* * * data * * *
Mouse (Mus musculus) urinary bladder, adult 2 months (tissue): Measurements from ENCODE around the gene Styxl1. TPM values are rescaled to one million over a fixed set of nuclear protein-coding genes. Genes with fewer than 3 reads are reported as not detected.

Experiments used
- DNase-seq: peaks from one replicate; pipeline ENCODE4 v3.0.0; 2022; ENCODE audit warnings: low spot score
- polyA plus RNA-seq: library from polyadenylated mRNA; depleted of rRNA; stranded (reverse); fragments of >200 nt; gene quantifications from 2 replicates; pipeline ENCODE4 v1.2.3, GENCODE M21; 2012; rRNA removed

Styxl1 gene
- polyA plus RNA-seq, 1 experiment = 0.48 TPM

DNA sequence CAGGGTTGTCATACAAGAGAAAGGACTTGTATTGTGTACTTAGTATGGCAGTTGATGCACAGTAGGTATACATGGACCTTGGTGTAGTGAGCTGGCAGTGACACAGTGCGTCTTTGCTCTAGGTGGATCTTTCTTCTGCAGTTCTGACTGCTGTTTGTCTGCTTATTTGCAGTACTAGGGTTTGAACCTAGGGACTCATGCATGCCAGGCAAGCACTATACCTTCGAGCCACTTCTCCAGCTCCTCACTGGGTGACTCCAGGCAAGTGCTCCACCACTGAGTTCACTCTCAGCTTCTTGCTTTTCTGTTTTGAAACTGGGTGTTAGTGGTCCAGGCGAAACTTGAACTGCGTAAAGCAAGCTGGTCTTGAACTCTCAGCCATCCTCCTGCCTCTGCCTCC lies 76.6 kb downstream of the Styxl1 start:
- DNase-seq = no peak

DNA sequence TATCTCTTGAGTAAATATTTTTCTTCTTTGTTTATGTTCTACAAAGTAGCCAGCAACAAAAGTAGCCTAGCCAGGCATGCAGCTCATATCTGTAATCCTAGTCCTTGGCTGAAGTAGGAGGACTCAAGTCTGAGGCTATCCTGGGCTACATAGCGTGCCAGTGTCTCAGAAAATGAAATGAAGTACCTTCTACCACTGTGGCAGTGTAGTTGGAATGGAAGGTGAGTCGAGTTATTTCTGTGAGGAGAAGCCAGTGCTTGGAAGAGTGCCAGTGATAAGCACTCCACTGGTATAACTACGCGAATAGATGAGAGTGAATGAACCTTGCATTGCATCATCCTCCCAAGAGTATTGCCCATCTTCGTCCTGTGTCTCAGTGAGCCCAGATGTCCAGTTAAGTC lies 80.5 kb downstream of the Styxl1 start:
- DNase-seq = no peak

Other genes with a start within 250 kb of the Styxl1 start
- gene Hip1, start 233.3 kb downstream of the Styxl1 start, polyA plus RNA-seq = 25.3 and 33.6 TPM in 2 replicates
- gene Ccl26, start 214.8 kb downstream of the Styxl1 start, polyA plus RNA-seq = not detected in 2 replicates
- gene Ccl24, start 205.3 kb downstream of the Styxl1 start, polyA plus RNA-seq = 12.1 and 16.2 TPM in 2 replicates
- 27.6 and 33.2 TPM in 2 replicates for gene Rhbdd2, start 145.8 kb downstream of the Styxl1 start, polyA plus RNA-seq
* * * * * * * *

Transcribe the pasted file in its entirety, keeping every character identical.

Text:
Mouse (Mus musculus) urinary bladder, adult 2 months (tissue): Measurements from ENCODE around the gene Styxl1. TPM values are rescaled to one million over a fixed set of nuclear protein-coding genes. Genes with fewer than 3 reads are reported as not detected.

Experiments used
- DNase-seq: peaks from one replicate; pipeline ENCODE4 v3.0.0; 2022; ENCODE audit warnings: low spot score
- polyA plus RNA-seq: library from polyadenylated mRNA; depleted of rRNA; stranded (reverse); fragments of >200 nt; gene quantifications from 2 replicates; pipeline ENCODE4 v1.2.3, GENCODE M21; 2012; rRNA removed

Styxl1 gene
- polyA plus RNA-seq, 1 experiment = 0.48 TPM

DNA sequence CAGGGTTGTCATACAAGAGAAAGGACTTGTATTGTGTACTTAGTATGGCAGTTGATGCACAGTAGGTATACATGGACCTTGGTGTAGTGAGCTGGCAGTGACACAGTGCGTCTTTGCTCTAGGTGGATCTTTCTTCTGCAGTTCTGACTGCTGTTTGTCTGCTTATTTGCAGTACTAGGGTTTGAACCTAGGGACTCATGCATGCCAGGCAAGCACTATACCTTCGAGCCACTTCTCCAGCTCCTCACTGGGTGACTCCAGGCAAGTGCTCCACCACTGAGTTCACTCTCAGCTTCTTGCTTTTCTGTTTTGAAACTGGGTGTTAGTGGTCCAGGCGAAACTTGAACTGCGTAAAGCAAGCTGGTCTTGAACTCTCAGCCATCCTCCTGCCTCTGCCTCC lies 76.6 kb downstream of the Styxl1 start:
- DNase-seq = no peak

DNA sequence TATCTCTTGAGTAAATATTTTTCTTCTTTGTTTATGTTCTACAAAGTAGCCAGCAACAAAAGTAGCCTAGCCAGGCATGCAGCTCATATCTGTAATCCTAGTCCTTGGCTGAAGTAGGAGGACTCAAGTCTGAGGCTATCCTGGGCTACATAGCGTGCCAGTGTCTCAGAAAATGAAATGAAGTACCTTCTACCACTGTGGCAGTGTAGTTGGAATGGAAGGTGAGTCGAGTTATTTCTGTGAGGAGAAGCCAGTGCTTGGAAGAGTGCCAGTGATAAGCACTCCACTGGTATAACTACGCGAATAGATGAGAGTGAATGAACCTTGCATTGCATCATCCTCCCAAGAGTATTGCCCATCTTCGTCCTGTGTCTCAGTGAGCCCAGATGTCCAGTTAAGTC lies 80.5 kb downstream of the Styxl1 start:
- DNase-seq = no peak

Other genes with a start within 250 kb of the Styxl1 start
- gene Hip1, start 233.3 kb downstream of the Styxl1 start, polyA plus RNA-seq = 25.3 and 33.6 TPM in 2 replicates
- gene Ccl26, start 214.8 kb downstream of the Styxl1 start, polyA plus RNA-seq = not detected in 2 replicates
- gene Ccl24, start 205.3 kb downstream of the Styxl1 start, polyA plus RNA-seq = 12.1 and 16.2 TPM in 2 replicates
- 27.6 and 33.2 TPM in 2 replicates for gene Rhbdd2, start 145.8 kb downstream of the Styxl1 start, polyA plus RNA-seq